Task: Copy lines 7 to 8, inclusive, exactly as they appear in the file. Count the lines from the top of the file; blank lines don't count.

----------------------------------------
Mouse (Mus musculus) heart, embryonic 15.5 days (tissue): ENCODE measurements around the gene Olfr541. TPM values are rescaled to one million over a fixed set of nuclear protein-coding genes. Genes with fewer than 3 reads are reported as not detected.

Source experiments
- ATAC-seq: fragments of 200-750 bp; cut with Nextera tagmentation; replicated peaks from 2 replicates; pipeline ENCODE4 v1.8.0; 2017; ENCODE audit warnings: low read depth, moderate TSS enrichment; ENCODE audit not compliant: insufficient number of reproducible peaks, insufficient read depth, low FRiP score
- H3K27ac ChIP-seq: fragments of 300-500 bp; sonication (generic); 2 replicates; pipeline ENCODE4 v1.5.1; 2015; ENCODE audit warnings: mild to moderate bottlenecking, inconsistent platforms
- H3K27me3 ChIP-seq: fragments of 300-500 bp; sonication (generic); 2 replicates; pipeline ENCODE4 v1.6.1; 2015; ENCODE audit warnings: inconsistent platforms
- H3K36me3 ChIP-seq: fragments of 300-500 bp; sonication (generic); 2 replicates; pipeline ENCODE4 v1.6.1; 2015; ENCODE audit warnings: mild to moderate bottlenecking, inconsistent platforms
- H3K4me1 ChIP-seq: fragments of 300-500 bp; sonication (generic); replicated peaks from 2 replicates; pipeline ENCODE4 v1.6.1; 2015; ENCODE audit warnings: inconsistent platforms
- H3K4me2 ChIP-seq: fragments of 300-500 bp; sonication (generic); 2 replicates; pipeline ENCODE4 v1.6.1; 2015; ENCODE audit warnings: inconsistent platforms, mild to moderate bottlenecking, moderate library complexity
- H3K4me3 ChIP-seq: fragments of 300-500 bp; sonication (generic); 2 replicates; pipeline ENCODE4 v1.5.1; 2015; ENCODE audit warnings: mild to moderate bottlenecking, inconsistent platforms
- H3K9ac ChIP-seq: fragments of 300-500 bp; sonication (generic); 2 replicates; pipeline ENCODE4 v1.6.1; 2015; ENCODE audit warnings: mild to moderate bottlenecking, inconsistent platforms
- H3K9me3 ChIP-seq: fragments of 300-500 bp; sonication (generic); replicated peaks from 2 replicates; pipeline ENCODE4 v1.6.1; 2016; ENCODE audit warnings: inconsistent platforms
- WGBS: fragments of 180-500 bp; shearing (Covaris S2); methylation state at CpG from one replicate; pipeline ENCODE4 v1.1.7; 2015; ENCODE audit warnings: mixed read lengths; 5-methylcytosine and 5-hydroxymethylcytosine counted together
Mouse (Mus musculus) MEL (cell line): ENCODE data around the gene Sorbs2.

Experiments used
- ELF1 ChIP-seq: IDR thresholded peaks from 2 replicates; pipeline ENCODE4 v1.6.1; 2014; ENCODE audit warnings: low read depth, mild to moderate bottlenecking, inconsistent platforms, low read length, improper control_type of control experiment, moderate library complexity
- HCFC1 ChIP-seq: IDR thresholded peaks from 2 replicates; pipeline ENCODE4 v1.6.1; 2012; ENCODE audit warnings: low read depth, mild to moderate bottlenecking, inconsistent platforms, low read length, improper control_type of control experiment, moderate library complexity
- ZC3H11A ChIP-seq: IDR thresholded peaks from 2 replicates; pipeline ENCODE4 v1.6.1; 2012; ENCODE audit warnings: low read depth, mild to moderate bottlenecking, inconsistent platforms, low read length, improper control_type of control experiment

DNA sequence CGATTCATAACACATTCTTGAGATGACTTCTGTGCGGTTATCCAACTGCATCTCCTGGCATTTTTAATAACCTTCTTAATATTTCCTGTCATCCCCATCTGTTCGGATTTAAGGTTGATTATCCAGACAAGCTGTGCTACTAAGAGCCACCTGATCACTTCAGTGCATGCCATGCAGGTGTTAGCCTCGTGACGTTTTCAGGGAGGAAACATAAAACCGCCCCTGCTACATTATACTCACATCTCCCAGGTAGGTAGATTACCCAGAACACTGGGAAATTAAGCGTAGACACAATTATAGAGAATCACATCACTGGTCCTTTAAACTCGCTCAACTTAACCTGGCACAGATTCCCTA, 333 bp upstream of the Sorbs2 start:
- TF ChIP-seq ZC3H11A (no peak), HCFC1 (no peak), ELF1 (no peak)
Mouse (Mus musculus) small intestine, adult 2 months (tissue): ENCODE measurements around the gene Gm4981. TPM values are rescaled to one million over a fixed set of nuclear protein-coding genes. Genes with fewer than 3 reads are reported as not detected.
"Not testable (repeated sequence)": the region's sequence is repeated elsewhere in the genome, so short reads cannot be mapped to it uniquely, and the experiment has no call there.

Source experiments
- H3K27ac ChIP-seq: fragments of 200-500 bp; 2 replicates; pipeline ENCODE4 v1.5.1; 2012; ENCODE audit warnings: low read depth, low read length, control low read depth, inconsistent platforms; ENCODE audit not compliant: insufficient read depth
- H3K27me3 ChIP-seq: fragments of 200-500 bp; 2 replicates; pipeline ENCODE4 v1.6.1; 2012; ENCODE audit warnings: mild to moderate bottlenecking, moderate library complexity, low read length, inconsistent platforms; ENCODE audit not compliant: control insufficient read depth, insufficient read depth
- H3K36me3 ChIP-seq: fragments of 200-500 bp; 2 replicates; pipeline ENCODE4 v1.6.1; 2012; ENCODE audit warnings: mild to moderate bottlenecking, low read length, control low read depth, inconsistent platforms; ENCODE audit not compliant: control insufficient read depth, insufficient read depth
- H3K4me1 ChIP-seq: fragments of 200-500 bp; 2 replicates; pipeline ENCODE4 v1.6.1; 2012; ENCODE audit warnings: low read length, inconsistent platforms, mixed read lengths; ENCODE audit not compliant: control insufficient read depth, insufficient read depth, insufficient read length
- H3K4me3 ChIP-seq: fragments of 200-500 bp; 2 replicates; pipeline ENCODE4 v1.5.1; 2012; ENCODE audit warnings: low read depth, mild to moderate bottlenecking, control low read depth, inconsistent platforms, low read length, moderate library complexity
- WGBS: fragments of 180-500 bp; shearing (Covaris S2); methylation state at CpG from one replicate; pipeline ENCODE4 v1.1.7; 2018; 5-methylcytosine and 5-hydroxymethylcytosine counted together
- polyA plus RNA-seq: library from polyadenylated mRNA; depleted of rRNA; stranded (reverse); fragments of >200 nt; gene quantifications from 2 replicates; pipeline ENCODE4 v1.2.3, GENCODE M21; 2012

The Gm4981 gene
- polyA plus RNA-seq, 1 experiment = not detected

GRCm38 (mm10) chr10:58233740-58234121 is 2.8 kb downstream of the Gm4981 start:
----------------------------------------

- H3K4me1 ChIP-seq: fragments of 300-500 bp; sonication (generic); replicated peaks from 2 replicates; pipeline ENCODE4 v1.6.1; 2015; ENCODE audit warnings: inconsistent platforms
- H3K4me2 ChIP-seq: fragments of 300-500 bp; sonication (generic); 2 replicates; pipeline ENCODE4 v1.6.1; 2015; ENCODE audit warnings: inconsistent platforms, mild to moderate bottlenecking, moderate library complexity